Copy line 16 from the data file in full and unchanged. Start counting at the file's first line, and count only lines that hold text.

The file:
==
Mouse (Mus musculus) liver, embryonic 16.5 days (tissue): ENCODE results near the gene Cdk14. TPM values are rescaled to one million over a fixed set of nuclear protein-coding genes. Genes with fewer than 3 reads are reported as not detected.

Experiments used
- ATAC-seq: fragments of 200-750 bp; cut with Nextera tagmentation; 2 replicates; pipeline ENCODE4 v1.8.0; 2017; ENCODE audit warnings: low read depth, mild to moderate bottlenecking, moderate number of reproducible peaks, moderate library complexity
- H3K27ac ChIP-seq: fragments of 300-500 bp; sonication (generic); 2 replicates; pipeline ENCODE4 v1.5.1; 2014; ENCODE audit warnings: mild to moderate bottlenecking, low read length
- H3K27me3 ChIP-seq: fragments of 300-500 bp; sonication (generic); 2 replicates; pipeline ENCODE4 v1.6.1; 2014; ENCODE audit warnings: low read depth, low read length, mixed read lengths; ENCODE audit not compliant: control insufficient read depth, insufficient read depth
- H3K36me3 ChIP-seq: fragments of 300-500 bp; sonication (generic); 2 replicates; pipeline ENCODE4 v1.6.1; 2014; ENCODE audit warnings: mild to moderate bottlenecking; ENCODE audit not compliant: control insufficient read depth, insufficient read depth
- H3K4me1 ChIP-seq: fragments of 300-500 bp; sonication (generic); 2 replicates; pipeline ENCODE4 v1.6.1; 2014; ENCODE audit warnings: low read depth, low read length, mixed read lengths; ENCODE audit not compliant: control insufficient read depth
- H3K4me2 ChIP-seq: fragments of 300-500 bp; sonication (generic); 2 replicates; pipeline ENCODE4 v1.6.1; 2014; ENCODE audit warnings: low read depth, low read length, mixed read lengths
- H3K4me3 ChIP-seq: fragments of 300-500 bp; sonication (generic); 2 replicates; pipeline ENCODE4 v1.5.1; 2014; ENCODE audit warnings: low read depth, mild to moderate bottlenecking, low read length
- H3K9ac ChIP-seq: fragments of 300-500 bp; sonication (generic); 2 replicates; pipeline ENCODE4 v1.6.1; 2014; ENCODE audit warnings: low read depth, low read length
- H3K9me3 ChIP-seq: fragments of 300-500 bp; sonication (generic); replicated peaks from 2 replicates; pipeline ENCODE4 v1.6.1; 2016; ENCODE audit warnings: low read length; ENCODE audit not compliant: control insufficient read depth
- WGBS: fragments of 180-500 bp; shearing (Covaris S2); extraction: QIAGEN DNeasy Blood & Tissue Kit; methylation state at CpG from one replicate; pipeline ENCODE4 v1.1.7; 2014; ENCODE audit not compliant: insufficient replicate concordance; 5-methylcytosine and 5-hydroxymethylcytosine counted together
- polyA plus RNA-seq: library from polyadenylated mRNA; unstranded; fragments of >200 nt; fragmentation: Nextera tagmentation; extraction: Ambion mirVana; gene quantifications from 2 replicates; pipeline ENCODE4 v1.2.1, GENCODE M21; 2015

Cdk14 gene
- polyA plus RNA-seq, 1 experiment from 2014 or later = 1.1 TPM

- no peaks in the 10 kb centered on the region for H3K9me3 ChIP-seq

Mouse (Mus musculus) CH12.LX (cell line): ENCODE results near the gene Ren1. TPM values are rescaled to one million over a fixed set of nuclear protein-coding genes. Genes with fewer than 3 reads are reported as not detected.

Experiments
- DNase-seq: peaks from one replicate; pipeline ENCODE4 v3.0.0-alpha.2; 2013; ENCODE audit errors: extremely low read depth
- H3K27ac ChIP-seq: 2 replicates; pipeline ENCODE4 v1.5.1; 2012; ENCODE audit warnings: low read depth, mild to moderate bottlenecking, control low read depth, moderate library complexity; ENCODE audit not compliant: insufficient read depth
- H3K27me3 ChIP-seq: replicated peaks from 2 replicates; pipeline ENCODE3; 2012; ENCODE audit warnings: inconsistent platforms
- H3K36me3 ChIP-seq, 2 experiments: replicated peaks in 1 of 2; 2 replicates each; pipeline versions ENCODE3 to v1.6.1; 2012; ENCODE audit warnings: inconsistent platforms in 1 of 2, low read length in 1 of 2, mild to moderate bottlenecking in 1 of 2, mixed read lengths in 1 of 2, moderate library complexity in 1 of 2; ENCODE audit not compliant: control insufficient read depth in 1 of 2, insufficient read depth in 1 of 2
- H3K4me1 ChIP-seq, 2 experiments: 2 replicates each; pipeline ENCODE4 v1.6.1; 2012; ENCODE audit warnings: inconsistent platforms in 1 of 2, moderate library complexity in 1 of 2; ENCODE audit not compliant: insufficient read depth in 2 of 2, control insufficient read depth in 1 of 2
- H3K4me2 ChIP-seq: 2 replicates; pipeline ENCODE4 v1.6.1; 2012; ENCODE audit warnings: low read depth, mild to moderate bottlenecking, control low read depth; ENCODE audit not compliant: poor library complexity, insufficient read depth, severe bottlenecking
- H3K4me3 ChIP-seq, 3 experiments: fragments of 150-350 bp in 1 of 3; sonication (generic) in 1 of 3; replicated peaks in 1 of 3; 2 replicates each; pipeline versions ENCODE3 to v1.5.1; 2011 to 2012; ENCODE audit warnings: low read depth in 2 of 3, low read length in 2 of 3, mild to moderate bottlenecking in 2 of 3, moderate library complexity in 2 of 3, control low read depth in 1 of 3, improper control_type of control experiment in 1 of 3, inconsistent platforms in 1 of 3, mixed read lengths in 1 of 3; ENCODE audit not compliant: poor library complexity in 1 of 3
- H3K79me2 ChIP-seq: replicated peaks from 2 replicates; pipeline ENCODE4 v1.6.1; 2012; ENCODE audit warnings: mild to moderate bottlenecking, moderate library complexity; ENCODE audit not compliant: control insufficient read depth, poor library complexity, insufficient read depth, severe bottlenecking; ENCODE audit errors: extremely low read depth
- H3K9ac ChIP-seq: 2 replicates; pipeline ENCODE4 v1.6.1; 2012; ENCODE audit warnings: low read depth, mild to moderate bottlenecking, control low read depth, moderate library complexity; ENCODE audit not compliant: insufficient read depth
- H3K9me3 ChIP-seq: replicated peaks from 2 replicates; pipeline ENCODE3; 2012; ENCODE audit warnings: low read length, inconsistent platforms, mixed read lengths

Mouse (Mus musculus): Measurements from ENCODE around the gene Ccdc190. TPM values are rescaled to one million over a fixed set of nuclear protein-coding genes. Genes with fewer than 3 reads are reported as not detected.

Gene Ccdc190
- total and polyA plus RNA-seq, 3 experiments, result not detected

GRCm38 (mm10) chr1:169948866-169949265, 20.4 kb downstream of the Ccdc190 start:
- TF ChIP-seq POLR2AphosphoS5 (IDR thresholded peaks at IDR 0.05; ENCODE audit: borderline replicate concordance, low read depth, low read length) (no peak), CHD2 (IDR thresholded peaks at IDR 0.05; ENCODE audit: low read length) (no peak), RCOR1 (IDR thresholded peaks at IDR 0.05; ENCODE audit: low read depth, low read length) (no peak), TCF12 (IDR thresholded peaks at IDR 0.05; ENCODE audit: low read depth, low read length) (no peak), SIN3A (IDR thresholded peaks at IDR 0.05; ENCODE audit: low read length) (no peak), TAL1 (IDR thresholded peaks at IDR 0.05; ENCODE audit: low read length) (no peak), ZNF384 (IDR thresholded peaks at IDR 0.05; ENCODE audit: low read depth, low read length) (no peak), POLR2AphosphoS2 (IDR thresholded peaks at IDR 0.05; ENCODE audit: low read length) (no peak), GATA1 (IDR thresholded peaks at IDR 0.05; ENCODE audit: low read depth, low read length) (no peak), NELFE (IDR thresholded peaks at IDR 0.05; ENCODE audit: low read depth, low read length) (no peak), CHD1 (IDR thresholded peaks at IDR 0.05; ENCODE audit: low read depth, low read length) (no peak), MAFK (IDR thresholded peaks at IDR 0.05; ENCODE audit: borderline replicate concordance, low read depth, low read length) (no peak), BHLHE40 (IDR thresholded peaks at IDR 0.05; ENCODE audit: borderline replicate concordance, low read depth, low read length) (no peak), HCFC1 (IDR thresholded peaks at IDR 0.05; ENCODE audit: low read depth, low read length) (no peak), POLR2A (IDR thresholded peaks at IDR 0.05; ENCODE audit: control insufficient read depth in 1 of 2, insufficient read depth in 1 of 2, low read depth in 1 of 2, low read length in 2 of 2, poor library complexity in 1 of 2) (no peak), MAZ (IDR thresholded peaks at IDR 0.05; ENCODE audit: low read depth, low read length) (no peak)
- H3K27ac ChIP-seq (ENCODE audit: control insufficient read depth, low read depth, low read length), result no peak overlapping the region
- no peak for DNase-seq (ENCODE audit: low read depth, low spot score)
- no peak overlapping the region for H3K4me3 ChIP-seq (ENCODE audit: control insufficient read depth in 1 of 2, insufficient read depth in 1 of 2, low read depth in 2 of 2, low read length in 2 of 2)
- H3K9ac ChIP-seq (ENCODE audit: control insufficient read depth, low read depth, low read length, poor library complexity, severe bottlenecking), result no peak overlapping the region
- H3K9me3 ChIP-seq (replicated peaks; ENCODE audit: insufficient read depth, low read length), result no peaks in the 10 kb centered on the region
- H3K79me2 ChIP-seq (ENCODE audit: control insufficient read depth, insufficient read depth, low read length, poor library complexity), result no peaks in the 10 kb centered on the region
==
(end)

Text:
- no peaks in the 10 kb centered on the region for H3K9me3 ChIP-seq